The arrival of the electric assist bike (ebike) has eliminated that worry about physical ability and in the process changed the travel equation. In the last year two friends (independently) bought ebikes for their wives and I’ve seen a 180 degree change in our travel discussions. Their partner is now the one asking to join in on local rides and the one suggesting biking trips that they should take.
Ebike technology marries a battery powered motor with the traditional pedal-only powered bike to provide the extra oomph to let even the weakest rider stay with a group. It is not an electric scooter. If you don’t pedal, you don’t get a boost. With the addition of a variable power setting you can add just as much assist as you need. And you can’t cheat as increasing road speed automatically scales back the amount of the assist until it cuts out at 20 miles an hour.
Ebikes are a bit heavier than a regular hybrid bike, but on a flat road they can be ridden with the power off, or with a minimal assist setting to compensate for the extra weight. If you are behind on your daily exercise quota, just turn off the power. And if you need a break, there is no reason to stop. Just add a little extra battery boost and catch your breath.
The ebike let’s you consider a biking vacation without worries about embarrassing yourself or being left behind. In addition it eliminates the need to embark on a time consuming, and often daunting, pre trip training program. The rider still needs basic bike skills and should be a regular cyclist with the stamina to ride 25 miles three or four times a week. But at that level of fitness, they could sign on to a week long bike tour of 40 to 50 miles a day without a worry about holding up the group or having to give up and ride in the van.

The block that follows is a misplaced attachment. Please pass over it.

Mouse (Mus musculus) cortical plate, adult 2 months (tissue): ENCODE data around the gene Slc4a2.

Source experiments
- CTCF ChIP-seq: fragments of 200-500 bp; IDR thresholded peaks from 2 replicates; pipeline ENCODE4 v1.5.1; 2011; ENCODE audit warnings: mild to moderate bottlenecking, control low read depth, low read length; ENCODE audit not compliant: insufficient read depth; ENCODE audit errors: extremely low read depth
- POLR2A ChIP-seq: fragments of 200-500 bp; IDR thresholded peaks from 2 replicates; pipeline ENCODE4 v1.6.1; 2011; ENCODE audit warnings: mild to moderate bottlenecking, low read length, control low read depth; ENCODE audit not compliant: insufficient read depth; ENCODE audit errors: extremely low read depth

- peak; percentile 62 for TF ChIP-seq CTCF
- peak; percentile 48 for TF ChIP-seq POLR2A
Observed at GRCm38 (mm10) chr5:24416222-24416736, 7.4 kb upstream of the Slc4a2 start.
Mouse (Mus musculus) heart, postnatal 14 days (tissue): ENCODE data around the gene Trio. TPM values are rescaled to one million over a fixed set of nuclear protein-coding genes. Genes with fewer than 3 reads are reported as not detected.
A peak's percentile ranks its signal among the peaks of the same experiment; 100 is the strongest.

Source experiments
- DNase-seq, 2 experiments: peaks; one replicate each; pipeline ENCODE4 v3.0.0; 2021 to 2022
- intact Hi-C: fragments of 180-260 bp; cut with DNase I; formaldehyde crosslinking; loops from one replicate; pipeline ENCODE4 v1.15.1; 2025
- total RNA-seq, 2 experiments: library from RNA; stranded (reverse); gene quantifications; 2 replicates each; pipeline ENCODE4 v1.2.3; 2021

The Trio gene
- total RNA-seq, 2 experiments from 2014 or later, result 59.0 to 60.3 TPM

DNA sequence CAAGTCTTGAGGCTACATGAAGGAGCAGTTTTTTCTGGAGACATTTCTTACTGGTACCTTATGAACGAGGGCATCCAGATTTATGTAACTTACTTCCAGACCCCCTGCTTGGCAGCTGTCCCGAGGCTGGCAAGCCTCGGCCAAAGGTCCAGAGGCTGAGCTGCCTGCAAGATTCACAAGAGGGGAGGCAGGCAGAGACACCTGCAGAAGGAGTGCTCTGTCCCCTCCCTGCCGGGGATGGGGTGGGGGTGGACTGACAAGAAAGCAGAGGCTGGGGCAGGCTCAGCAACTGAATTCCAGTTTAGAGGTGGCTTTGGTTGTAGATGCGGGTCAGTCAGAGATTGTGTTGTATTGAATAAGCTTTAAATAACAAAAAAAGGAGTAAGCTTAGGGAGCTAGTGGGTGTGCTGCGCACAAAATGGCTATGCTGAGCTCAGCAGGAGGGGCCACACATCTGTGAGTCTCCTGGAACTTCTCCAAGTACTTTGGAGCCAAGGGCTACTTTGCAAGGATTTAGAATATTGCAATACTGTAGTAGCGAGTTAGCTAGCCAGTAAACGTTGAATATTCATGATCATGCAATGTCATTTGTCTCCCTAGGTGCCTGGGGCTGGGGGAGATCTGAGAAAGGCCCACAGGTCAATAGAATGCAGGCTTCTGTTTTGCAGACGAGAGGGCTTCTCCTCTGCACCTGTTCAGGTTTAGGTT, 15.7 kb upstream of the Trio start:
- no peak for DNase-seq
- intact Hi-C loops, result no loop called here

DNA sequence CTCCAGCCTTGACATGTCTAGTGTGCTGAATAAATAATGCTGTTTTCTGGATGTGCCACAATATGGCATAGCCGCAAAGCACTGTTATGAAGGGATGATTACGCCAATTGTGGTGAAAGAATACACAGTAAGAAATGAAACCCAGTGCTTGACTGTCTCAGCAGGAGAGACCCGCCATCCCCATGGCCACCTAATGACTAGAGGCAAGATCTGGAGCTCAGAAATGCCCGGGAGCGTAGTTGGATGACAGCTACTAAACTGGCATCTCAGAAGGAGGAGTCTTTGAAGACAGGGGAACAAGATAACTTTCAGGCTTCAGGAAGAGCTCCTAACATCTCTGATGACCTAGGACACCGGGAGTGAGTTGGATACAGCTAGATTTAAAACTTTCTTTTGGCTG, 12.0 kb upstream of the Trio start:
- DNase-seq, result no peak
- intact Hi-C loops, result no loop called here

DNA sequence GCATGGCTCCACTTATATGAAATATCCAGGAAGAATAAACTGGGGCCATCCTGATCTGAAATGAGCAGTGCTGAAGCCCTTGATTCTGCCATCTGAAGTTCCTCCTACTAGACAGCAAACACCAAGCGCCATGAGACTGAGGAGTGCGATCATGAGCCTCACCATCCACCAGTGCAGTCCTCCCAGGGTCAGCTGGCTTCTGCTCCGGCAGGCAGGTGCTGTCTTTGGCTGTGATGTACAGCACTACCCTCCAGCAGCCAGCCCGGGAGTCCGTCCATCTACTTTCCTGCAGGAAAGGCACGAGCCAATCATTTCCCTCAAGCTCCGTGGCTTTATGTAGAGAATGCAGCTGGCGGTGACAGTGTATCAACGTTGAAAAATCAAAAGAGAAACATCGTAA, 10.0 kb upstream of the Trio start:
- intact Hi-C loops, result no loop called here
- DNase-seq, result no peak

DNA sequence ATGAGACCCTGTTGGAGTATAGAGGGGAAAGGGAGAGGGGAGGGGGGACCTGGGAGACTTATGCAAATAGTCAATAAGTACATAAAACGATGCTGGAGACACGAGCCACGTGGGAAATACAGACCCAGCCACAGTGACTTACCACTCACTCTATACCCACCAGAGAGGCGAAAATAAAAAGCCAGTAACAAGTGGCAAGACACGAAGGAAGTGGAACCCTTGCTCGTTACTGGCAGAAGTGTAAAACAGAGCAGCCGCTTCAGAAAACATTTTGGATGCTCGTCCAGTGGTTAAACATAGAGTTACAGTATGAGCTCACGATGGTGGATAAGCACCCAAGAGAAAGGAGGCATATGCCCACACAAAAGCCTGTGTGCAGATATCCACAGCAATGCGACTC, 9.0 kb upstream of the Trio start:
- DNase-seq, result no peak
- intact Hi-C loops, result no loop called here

Ebike technology has arrived just as the active vacation market is taking off. A surge in baby boomer retirements is well underway and with their more active lifestyles the number signing up for active vacations is increasing by the month. This group is more adventurous than their parents and eager to discover new destinations and try out new and exciting adventure vacations. And as they build new friendships with similarly minded people, the demand is only going to increase. Couples who have not previously done much biking can join in as well, and this new found capability opens up new ways to see the countryside, small towns, and incredible vistas.
Active vacations are the logical next step as this group incorporates the daily walk or their time at the gym into their vacations and time away from home. Rather than car touring, taking a cruise, or getting on-off a bus, they want a more hands-on experience that includes trekking, walking or biking. Travel brochures are reflecting this change with an increase in the number of tours offering the combination of adventure, cultural immersion, and physical challenge.
The rapid growth in bicycling in older age groups is another aspect of this change. Midlife runners are transitioning to biking as their body becomes less resilient and nagging high impact injuries become more common. Between 1995 and 2009 the rise in biking among those aged 60-79 accounted for 37 percent of the total nationwide increase in bike trips.
As the barrier to considering themselves as cyclists decreases, it’s not unexpected to find biking incorporated into more active vacations. Now with the electric assist bicycle arriving on the scene, that shift is accelerating.
Ebike rental options are being added to almost all cycling tours. The additional cost is minimal given the experience that awaits. Pick your country, pick your season, find a few recreational cyclist friends and you have all the ingredients to try it for yourself. A new approach for an active vacation to get you get close to the people and culture of any country you choose to visit. The world will look different from two wheels. Enjoy.